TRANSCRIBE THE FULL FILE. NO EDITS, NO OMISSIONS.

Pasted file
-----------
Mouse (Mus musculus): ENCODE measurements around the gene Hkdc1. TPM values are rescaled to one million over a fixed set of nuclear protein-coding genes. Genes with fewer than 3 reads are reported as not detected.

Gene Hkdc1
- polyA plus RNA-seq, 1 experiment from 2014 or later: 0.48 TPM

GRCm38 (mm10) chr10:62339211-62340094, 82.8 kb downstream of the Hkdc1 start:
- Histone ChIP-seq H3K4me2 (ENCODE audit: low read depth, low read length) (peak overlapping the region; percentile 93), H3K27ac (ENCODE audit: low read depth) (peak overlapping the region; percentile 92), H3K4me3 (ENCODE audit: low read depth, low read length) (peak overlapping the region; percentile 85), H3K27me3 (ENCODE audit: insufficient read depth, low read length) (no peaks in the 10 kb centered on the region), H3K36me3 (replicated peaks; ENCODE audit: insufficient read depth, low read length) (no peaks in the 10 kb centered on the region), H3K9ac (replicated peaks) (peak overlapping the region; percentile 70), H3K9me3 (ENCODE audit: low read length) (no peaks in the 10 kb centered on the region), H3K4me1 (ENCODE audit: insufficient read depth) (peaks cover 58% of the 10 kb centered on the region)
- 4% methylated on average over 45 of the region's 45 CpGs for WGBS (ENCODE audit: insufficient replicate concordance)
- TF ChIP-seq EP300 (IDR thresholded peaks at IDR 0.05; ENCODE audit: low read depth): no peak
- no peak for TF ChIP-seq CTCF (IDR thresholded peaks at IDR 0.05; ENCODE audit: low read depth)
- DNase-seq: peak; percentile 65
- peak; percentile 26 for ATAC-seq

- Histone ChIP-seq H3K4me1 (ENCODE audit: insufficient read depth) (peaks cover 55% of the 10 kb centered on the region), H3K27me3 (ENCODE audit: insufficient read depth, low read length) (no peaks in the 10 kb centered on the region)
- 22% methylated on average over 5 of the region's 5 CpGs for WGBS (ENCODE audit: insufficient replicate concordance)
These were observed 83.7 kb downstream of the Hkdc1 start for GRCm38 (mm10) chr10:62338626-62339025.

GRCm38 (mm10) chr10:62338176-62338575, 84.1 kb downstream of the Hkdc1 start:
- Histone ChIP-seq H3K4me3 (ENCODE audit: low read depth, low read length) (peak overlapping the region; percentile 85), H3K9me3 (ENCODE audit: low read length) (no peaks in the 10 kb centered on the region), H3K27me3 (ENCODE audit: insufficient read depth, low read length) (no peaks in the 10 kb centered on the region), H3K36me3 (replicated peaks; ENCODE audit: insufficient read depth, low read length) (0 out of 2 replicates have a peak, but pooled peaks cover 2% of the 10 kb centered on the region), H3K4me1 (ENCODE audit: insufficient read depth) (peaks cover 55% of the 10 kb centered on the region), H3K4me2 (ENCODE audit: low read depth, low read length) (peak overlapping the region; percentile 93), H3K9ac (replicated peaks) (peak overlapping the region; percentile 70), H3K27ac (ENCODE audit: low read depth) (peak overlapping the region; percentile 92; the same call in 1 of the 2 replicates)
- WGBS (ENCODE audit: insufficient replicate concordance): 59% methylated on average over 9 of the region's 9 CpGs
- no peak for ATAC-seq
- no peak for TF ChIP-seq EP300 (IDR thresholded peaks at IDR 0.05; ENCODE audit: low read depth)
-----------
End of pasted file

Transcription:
Mouse (Mus musculus): ENCODE measurements around the gene Hkdc1. TPM values are rescaled to one million over a fixed set of nuclear protein-coding genes. Genes with fewer than 3 reads are reported as not detected.

Gene Hkdc1
- polyA plus RNA-seq, 1 experiment from 2014 or later: 0.48 TPM

GRCm38 (mm10) chr10:62339211-62340094, 82.8 kb downstream of the Hkdc1 start:
- Histone ChIP-seq H3K4me2 (ENCODE audit: low read depth, low read length) (peak overlapping the region; percentile 93), H3K27ac (ENCODE audit: low read depth) (peak overlapping the region; percentile 92), H3K4me3 (ENCODE audit: low read depth, low read length) (peak overlapping the region; percentile 85), H3K27me3 (ENCODE audit: insufficient read depth, low read length) (no peaks in the 10 kb centered on the region), H3K36me3 (replicated peaks; ENCODE audit: insufficient read depth, low read length) (no peaks in the 10 kb centered on the region), H3K9ac (replicated peaks) (peak overlapping the region; percentile 70), H3K9me3 (ENCODE audit: low read length) (no peaks in the 10 kb centered on the region), H3K4me1 (ENCODE audit: insufficient read depth) (peaks cover 58% of the 10 kb centered on the region)
- 4% methylated on average over 45 of the region's 45 CpGs for WGBS (ENCODE audit: insufficient replicate concordance)
- TF ChIP-seq EP300 (IDR thresholded peaks at IDR 0.05; ENCODE audit: low read depth): no peak
- no peak for TF ChIP-seq CTCF (IDR thresholded peaks at IDR 0.05; ENCODE audit: low read depth)
- DNase-seq: peak; percentile 65
- peak; percentile 26 for ATAC-seq

- Histone ChIP-seq H3K4me1 (ENCODE audit: insufficient read depth) (peaks cover 55% of the 10 kb centered on the region), H3K27me3 (ENCODE audit: insufficient read depth, low read length) (no peaks in the 10 kb centered on the region)
- 22% methylated on average over 5 of the region's 5 CpGs for WGBS (ENCODE audit: insufficient replicate concordance)
These were observed 83.7 kb downstream of the Hkdc1 start for GRCm38 (mm10) chr10:62338626-62339025.

GRCm38 (mm10) chr10:62338176-62338575, 84.1 kb downstream of the Hkdc1 start:
- Histone ChIP-seq H3K4me3 (ENCODE audit: low read depth, low read length) (peak overlapping the region; percentile 85), H3K9me3 (ENCODE audit: low read length) (no peaks in the 10 kb centered on the region), H3K27me3 (ENCODE audit: insufficient read depth, low read length) (no peaks in the 10 kb centered on the region), H3K36me3 (replicated peaks; ENCODE audit: insufficient read depth, low read length) (0 out of 2 replicates have a peak, but pooled peaks cover 2% of the 10 kb centered on the region), H3K4me1 (ENCODE audit: insufficient read depth) (peaks cover 55% of the 10 kb centered on the region), H3K4me2 (ENCODE audit: low read depth, low read length) (peak overlapping the region; percentile 93), H3K9ac (replicated peaks) (peak overlapping the region; percentile 70), H3K27ac (ENCODE audit: low read depth) (peak overlapping the region; percentile 92; the same call in 1 of the 2 replicates)
- WGBS (ENCODE audit: insufficient replicate concordance): 59% methylated on average over 9 of the region's 9 CpGs
- no peak for ATAC-seq
- no peak for TF ChIP-seq EP300 (IDR thresholded peaks at IDR 0.05; ENCODE audit: low read depth)